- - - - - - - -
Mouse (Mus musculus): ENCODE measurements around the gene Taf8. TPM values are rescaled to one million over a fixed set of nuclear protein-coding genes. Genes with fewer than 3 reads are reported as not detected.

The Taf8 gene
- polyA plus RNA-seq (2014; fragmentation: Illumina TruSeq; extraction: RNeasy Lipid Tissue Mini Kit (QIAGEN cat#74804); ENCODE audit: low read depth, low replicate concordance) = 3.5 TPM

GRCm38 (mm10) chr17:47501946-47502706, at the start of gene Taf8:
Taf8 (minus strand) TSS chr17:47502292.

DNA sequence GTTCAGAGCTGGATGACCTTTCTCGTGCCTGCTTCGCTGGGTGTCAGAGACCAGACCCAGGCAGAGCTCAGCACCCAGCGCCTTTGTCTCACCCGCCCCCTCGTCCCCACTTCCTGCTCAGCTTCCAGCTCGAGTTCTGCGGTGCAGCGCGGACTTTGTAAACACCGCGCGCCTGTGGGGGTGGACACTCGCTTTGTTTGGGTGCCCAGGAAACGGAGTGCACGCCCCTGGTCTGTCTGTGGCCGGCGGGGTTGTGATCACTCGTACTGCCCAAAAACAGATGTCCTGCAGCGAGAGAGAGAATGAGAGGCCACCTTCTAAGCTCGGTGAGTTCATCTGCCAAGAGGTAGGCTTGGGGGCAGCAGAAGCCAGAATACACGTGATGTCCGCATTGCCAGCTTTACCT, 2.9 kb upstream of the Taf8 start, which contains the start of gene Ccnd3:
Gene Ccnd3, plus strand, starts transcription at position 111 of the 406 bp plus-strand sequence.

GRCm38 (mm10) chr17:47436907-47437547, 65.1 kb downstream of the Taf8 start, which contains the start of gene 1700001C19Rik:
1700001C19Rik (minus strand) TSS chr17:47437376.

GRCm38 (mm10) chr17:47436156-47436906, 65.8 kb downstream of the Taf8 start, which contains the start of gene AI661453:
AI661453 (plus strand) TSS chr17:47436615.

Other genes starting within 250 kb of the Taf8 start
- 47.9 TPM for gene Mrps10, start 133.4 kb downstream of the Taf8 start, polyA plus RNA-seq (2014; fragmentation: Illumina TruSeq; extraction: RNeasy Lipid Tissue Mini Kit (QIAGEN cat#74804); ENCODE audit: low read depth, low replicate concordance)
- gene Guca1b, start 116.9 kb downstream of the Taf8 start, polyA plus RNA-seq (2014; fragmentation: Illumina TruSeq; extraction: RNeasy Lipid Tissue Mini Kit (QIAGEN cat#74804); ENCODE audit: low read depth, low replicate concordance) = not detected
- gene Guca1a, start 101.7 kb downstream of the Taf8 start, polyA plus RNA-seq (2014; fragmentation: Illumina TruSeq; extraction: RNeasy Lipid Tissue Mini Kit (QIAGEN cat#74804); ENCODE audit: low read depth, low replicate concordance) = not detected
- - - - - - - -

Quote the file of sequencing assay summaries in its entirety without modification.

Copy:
Mouse (Mus musculus): ENCODE measurements around the gene Taf8. TPM values are rescaled to one million over a fixed set of nuclear protein-coding genes. Genes with fewer than 3 reads are reported as not detected.

The Taf8 gene
- polyA plus RNA-seq (2014; fragmentation: Illumina TruSeq; extraction: RNeasy Lipid Tissue Mini Kit (QIAGEN cat#74804); ENCODE audit: low read depth, low replicate concordance) = 3.5 TPM

GRCm38 (mm10) chr17:47501946-47502706, at the start of gene Taf8:
Taf8 (minus strand) TSS chr17:47502292.

DNA sequence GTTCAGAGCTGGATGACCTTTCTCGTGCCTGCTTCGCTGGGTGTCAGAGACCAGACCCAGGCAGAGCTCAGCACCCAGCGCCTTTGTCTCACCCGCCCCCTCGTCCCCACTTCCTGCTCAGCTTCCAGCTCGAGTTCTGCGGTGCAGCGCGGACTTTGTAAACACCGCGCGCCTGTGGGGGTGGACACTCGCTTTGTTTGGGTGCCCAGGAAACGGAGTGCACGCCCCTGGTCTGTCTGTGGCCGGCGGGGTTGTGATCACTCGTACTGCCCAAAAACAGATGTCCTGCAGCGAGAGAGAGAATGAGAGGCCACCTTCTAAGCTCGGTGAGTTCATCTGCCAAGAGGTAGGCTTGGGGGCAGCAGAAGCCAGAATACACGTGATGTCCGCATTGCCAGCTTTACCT, 2.9 kb upstream of the Taf8 start, which contains the start of gene Ccnd3:
Gene Ccnd3, plus strand, starts transcription at position 111 of the 406 bp plus-strand sequence.

GRCm38 (mm10) chr17:47436907-47437547, 65.1 kb downstream of the Taf8 start, which contains the start of gene 1700001C19Rik:
1700001C19Rik (minus strand) TSS chr17:47437376.

GRCm38 (mm10) chr17:47436156-47436906, 65.8 kb downstream of the Taf8 start, which contains the start of gene AI661453:
AI661453 (plus strand) TSS chr17:47436615.

Other genes starting within 250 kb of the Taf8 start
- 47.9 TPM for gene Mrps10, start 133.4 kb downstream of the Taf8 start, polyA plus RNA-seq (2014; fragmentation: Illumina TruSeq; extraction: RNeasy Lipid Tissue Mini Kit (QIAGEN cat#74804); ENCODE audit: low read depth, low replicate concordance)
- gene Guca1b, start 116.9 kb downstream of the Taf8 start, polyA plus RNA-seq (2014; fragmentation: Illumina TruSeq; extraction: RNeasy Lipid Tissue Mini Kit (QIAGEN cat#74804); ENCODE audit: low read depth, low replicate concordance) = not detected
- gene Guca1a, start 101.7 kb downstream of the Taf8 start, polyA plus RNA-seq (2014; fragmentation: Illumina TruSeq; extraction: RNeasy Lipid Tissue Mini Kit (QIAGEN cat#74804); ENCODE audit: low read depth, low replicate concordance) = not detected